As much as possible parents must take advantage of the docility of their children  by giving and teaching them Jesus. Just imagine the life a child being lighted by Jesus as he/she grows. This means that this child is brought to Holy Mass by his/her parents. This means that the same child is introduce to Jesus by His life in the bible. And this means that this child is being lighted by the teachings of Jesus and the church. 

This kind of child will never go wrong as he/she grows-up.  This kind of family will have no fear as it journeys through life because the light of Jesus is with them.

Do you still share the light of Jesus to the internet savvy children of today? Is the lamp of Jesus always aflame in your family? - Marino J. Dasmarinas

Thursday, September 18, 2014

Reflection for Saturday September 20, Saint Andrew Kim Tae-gŏn, Priest, and Paul Chŏng Ha-sang, and Companions, Martyrs; Luke 8:4-15

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Gospel: Luke 8:4-15
4 When a large crowd gathered, with people from one town after another journeying to him, he spoke in a parable. 5 “A sower went out to sow his seed. And as he sowed, some seed fell on the path and was trampled, and the birds of the sky ate it up. 6 Some seed fell on rocky ground, and when it grew, it withered for lack of moisture. 7 Some seed fell among thorns, and the thorns grew with it and choked it. 8 And some seed fell on good soil, and when it grew, it produced fruit a hundredfold.” After saying this, he called out, “Whoever has ears to hear ought to hear.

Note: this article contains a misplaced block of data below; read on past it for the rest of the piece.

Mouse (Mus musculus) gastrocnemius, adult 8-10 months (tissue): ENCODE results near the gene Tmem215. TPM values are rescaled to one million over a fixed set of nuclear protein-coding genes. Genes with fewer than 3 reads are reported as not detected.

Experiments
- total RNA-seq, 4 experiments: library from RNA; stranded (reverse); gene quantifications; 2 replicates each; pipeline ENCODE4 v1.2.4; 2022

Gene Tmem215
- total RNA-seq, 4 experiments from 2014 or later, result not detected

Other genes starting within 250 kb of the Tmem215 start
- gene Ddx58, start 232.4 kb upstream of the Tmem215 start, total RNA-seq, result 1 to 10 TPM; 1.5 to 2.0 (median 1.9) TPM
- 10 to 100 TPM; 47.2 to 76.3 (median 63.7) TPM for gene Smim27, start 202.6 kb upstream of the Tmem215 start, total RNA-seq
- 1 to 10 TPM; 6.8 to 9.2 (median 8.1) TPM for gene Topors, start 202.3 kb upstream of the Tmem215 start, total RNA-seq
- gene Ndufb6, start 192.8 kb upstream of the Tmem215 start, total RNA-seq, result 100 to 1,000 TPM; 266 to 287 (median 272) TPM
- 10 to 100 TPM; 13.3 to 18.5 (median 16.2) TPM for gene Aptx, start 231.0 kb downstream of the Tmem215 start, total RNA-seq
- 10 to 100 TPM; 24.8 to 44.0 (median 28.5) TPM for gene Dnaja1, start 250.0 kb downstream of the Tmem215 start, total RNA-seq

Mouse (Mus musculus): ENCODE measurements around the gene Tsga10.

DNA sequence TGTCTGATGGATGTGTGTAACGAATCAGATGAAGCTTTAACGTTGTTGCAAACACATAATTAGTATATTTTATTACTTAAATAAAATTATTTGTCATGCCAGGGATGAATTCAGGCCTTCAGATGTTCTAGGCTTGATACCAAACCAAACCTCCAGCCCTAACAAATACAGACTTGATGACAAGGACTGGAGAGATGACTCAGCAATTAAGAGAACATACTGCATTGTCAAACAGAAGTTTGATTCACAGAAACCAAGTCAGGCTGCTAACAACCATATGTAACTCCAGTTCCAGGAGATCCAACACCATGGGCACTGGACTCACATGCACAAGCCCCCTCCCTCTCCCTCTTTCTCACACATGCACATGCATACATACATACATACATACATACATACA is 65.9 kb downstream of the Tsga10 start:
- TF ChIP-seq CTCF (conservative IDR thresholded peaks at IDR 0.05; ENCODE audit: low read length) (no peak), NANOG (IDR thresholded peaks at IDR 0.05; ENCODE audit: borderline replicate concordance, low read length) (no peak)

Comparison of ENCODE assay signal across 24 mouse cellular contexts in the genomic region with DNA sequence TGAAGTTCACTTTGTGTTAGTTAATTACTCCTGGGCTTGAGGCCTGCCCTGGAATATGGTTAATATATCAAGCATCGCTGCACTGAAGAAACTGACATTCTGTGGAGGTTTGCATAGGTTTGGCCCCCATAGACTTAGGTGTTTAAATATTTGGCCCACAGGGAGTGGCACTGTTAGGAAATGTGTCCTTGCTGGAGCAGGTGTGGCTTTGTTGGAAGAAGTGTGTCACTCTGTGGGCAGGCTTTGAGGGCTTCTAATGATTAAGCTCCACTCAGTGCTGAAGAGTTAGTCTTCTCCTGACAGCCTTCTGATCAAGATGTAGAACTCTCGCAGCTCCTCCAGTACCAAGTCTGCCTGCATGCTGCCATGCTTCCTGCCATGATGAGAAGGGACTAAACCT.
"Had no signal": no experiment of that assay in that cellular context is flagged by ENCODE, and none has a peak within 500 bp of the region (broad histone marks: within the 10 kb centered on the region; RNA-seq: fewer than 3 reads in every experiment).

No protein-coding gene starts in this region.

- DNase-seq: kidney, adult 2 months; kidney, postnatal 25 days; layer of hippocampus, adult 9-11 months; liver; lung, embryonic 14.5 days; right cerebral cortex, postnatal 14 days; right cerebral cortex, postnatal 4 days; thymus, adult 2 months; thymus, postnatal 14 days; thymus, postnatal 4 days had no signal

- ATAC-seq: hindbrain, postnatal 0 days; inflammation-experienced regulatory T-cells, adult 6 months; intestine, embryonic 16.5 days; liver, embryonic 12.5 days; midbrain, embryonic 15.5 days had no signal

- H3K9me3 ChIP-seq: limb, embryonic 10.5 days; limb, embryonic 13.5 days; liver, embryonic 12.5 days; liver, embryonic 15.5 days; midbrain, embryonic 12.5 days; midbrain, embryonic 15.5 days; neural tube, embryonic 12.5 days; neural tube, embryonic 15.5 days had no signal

9 Then his disciples asked him what the meaning of this parable might be. 10 He answered, “Knowledge of the mysteries of the kingdom of God has been granted to you; but to the rest, they are made known through parables so that ‘they may look but not see, and hear but not understand.’ 11 “This is the meaning of the parable. The seed is the word of God. 12 Those on the path are the ones who have heard, but the devil comes and takes away the word from their hearts that they may not believe and be saved. 13 Those on rocky ground are the ones who, when they hear, receive the word with joy, but they have no root; they believe only for a time and fall away in time of trial. 14 As for the seed that fell among thorns, they are the ones who have heard, but as they go along, they are choked by the anxieties and riches and pleasures of life, and they fail to produce mature fruit. 15 But as for the seed that fell on rich soil, they are the ones who, when they have heard the word, embrace it with a generous and good heart, and bear fruit through perseverance.